Conservation of Installation Art: Joseph Beuys’s Aus Berlin: Neues vom Kojoten

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Conservation of Installation Art:
Joseph Beuys’s Aus Berlin: Neues vom Kojoten

Aimée Ducey

The Conservation Center at the Institute of Fine Arts

New York University

April 2008


Aus Berlin: Neues vom Kojoten (1979) is a crystalline example of installation art by Joseph Beuys: the position of its elements were precisely fixed in space by the artist and well documented. Consisting of objects from two previous performances by Beuys and additions he made at the time of the first installation, the work references three creative moments in the life of the artist. Thus, although Beuys grounded his work in an autobiographical material iconology, the power of Aus Berlin lies in its representation of the mythic time that Beuys engaged in during his performances. The quality of light, condition of its walls, and the physical state of its “relics” are communicators of Beuys’s artistic intent, signifying the presence of the artists’s temporal and physical engagement in the making of the installation. This representation has consequences for the conservation and interpretation of the installation.

Qualities inherent in the medium of installation art have expanded the boundaries of art conservation. Just as the viewer apprehends its physical attributes: textures, light, depth and form,1 so the reinstallation and conservation of it engages the same sensations. As a result, a different set of skills is required of conservators and curators who preserve the variability of installation art:2 in addition to understanding the degeneration of materials—often manifold in the disparate elements of one particular work—how to set it up in space needs to be documented.

Even when these two tasks are undertaken with the greatest of care, there still exists a space between the documentation of the first instantiation of the work and its present condition. This space can represent any length of time: days, months or years. Thus, the parameters of ontological authenticity for reinstallation extend as deep as the time passed. Time then is manifested in the layers of meaning that accrue: preservation of these layers is crucial to authentic representation of the artist’s intent. Through an intimate look into the history of a particular installation, Aus Berlin: Neues vom Kojoten by Joseph Beuys (1921-1986) the depths to which these layers can reach and their fragility will be discussed.3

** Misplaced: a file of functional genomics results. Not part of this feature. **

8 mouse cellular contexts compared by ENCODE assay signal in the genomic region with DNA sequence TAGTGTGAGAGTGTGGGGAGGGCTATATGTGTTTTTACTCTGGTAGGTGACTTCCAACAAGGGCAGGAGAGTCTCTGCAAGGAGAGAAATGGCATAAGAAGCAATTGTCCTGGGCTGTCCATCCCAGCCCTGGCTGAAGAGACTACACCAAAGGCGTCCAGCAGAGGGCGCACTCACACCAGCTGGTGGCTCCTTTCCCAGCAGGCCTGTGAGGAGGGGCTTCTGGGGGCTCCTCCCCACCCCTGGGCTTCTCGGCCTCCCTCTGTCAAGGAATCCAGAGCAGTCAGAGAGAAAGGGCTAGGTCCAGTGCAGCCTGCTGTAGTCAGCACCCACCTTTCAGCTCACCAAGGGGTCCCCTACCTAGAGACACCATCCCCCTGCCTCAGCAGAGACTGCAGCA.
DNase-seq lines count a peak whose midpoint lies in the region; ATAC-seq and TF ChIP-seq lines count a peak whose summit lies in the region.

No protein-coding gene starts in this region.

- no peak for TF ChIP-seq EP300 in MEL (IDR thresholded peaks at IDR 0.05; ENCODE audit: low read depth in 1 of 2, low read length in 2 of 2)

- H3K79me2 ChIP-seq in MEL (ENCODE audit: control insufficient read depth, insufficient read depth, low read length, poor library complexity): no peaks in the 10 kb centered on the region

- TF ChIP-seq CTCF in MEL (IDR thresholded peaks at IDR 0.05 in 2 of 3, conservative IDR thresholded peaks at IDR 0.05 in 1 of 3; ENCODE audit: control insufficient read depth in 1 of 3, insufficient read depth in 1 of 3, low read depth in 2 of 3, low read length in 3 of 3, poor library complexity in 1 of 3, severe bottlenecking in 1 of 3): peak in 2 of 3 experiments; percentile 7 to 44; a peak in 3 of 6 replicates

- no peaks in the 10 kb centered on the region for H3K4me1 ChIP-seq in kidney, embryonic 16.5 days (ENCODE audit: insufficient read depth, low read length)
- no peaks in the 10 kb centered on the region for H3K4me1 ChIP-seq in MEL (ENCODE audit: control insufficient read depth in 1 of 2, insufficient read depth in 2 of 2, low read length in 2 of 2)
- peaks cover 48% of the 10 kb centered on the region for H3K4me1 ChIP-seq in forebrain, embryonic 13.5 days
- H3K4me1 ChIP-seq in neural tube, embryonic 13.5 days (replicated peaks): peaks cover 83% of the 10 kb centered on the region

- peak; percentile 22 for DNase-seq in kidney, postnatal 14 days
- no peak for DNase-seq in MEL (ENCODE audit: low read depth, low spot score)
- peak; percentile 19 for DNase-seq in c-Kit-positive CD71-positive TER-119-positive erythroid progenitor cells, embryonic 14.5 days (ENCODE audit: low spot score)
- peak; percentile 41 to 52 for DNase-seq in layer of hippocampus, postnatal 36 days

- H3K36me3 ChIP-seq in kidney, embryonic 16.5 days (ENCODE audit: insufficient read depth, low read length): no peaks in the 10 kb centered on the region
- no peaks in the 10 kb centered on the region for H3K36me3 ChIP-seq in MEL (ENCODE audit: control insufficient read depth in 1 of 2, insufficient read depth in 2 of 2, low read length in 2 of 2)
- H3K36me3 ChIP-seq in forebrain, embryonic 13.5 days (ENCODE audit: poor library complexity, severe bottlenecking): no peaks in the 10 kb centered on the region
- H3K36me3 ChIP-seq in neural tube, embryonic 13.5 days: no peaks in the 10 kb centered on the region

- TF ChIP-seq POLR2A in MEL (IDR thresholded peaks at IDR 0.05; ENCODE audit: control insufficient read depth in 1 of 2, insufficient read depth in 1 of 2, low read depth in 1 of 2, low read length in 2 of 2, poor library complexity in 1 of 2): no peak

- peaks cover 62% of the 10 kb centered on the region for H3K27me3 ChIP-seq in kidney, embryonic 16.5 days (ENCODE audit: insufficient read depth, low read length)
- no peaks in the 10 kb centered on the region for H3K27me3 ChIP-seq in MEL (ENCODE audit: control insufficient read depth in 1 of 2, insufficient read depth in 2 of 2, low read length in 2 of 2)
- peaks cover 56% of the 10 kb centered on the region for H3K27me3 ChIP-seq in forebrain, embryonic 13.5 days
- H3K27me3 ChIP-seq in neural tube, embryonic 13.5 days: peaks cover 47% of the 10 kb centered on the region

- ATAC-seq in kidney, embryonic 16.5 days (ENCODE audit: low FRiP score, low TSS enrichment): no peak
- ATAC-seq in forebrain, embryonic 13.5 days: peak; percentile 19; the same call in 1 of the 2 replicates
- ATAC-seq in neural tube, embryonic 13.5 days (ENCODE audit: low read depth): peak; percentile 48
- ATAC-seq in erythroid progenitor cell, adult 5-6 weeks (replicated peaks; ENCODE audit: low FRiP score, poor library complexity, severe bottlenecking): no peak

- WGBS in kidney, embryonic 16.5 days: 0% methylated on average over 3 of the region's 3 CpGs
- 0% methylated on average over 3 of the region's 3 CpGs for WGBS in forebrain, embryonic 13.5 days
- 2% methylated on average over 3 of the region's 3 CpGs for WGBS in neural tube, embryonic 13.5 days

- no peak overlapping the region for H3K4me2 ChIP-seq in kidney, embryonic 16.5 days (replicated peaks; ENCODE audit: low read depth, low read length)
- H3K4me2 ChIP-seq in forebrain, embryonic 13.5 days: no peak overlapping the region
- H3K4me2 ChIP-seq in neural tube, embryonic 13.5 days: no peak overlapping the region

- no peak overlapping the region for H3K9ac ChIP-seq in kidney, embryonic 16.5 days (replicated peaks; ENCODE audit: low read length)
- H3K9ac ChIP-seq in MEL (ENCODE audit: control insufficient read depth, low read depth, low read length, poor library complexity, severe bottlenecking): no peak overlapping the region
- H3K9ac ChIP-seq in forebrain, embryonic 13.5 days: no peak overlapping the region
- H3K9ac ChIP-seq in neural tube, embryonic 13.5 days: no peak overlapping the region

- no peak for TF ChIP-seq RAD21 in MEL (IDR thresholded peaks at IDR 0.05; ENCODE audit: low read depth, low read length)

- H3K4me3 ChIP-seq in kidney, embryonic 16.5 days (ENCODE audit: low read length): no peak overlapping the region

A pivotal figure of post-war German art, Joseph Beuys expanded ideas of materiality and challenged historical models of interpretation. His installation Aus Berlin: Neues vom Kojoten (1979) embodies the performative nature of his art. Comprised of objects that he used in two performances as well as additions made during the creation of the installation, the hand of Beuys— indeed his whole body— is seen and felt in it along with the associated meanings of his autobiographical material iconology that he had accrued since the early 1960’s. However, the performative aspect of its creation has been stilled within Aus Berlin. Beuys’s precise documentation of its original manifestation— unlike many of his other installations in which he freely reconfigured them during reinstallation4--belies the activity that went into its making.

Figure 1

Joseph Beuys

Aus Berlin: Neues vomKojoten, 1979

Dia: Beacon, Beacon, New York

Photo: Courtesy Dia:Beacon

Aus Berlin (figure 1) is tucked into a quiet corner of the spacious Dia:Beacon art museum. It is bounded by three walls: the right wall is red brick, the back and left are smooth and painted white; structural metal bars also painted white cross the ceiling from left to right. Approaching the space of the installation, one is separated from it by a pile of rubble consisting of pieces of plaster, wood, and torn-up fragments of carpet. This barrier, which is higher on the left and gently descends to the right, supports ten thin tree branches each with a miner’s lamp affixed to it. On the rubble, in the middle, an arc lamp with its power supply attached shines a diffuse circle of white light onto the back wall of the space. Beyond the rubble wall, the floor is covered with sulfur. The interior space of the installation contains a pile of brown fabric near the center, two piles of old newspapers to the right of the fabric, two gloves, a cane, flashlight, and a musical triangle; there is a pile of hay in the rear left corner; a rumpled fedora hangs on the brick wall (figure 2).

Figure 2

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